There has been much printed in the media about injuries to racing greyhounds. Here are some things to ponder and some actual faces.
Any athletic expression whether performed by humans or animals, is accompanied by an element of risk. Insurance companies which insure the huge contracts of professional athletes are compelled to know the statistical probabilities of an athletically induced injury occurring to an athlete, in order to set their rates and to make a profit.
While Grey2K has noted the various injuries sustained by Racing Greyhounds over the course of 7 years, they have not placed them in any sort of a context that might illuminate the statistical probabilities of injury occurring among Greyhounds when racing. Any insurance company would demand much more information—and so should the public.
The fact of the matter is that accidental injury is not the sole province of the Racing Greyhound. There is no injury sustained by a Racing Greyhound which does not occur day in and day out, among dogs in the general canine population, thousands of times over.
We know the number of injuries sustained by Greyhounds who raced in Massachusetts over a given period of time. We know how many races were run during that period of time, because we also know how many individual racing performances by individual Greyhounds that sample comprised (since there are 8 Greyhounds in each race)–we, therefore, know that the statistical probability of any injury occurring in any given greyhound race is less than 0.03%. We also know that the raw odds against any injury occurring in any one race, either a minor injury or career ending one, are roughly 999-1 against—whether it is an individual Greyhounds first race or his 200th. Those are the facts that Grey2K do not want you to know.
More food for thought. 60 to 85 pound dogs who can achieve speeds of well over 40mph and who can turn on a dime without losing significant velocity, certainly can injure themselves, sometimes seriously. Since we already have hard scientific proof that Greyhounds run as a matter of natural selection, and are driven to do so by 100,000 years of evolutionary demand, the first questions we need to ask ourselves are:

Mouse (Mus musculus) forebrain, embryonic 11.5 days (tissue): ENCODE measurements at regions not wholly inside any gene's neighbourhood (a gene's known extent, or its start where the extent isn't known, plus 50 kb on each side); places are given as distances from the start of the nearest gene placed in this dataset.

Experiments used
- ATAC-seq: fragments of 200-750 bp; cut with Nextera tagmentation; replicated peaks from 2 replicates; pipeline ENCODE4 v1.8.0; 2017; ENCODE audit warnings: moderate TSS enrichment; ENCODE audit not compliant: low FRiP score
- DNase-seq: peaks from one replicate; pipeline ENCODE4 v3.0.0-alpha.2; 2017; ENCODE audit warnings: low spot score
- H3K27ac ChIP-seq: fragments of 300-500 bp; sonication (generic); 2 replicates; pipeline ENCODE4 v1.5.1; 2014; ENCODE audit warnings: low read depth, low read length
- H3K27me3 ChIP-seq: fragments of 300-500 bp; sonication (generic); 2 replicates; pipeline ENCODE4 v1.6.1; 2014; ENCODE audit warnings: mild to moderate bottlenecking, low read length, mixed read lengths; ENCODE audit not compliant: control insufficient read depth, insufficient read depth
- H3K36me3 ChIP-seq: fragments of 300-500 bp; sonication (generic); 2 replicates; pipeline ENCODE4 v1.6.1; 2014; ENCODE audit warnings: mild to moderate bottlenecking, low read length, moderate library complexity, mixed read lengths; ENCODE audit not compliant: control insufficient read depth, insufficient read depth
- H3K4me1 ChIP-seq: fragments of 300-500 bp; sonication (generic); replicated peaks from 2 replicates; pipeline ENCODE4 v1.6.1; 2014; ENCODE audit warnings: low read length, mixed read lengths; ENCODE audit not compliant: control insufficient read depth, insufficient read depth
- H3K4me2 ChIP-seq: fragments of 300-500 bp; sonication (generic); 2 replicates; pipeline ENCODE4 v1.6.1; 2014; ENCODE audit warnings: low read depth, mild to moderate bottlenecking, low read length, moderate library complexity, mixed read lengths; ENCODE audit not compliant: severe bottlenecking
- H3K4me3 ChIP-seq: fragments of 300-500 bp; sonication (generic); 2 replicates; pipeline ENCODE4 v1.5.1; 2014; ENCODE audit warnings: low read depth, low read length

Should we perform a surgical procedure on all Greyhounds when they are puppies so that they cannot run and therefore can never injure themselves while running?
Are Racing Greyhounds, in their tightly controlled and state-regulated racing environs and racing on a specially formulated and groomed racing surface, at a greater risk of injury than they might be racing at the local dog park, coursing over rocky tree studded terrain, or running loose in the streets as many dogs in the general canine population do?
One thing we do know for certain is that Greyhounds need and love to run and compete. The cruelest blow would be to deny this breed the one expression and behavior that defines them, and which has made them unique and allowed them to survive in nature.
In an June 21, 2009 article in the Arizona Republic Grey2KUSA stated that in 2008 451 reported injuries at Phoenix Greyhound Park. 25 injured enough to require euthanasia. Grey2K claimed they came “directly off the injury report”. Therein lies a small but highly important omission, the groups injury report came from the injury reports and Veterinarians suspension report; which included ALL of the scratches at Phoenix Greyhound Park whether from being “lame”, “sick” or scratched by the judge.
When we enter into the debate of looking at the gross number of injuries standing on its own or looking at the number of injuries that occurred versus the number of times a dog ran without receiving an injury we need to look at the overall picture. Let’s look at the facts broken down from this injury report by Clifton Gray a former trainer at Phoenix Greyhound Park.
Official race cards:
January 2008: 31 (8 @ 16 races, 1@15 races, 22@ 13 races=429 races)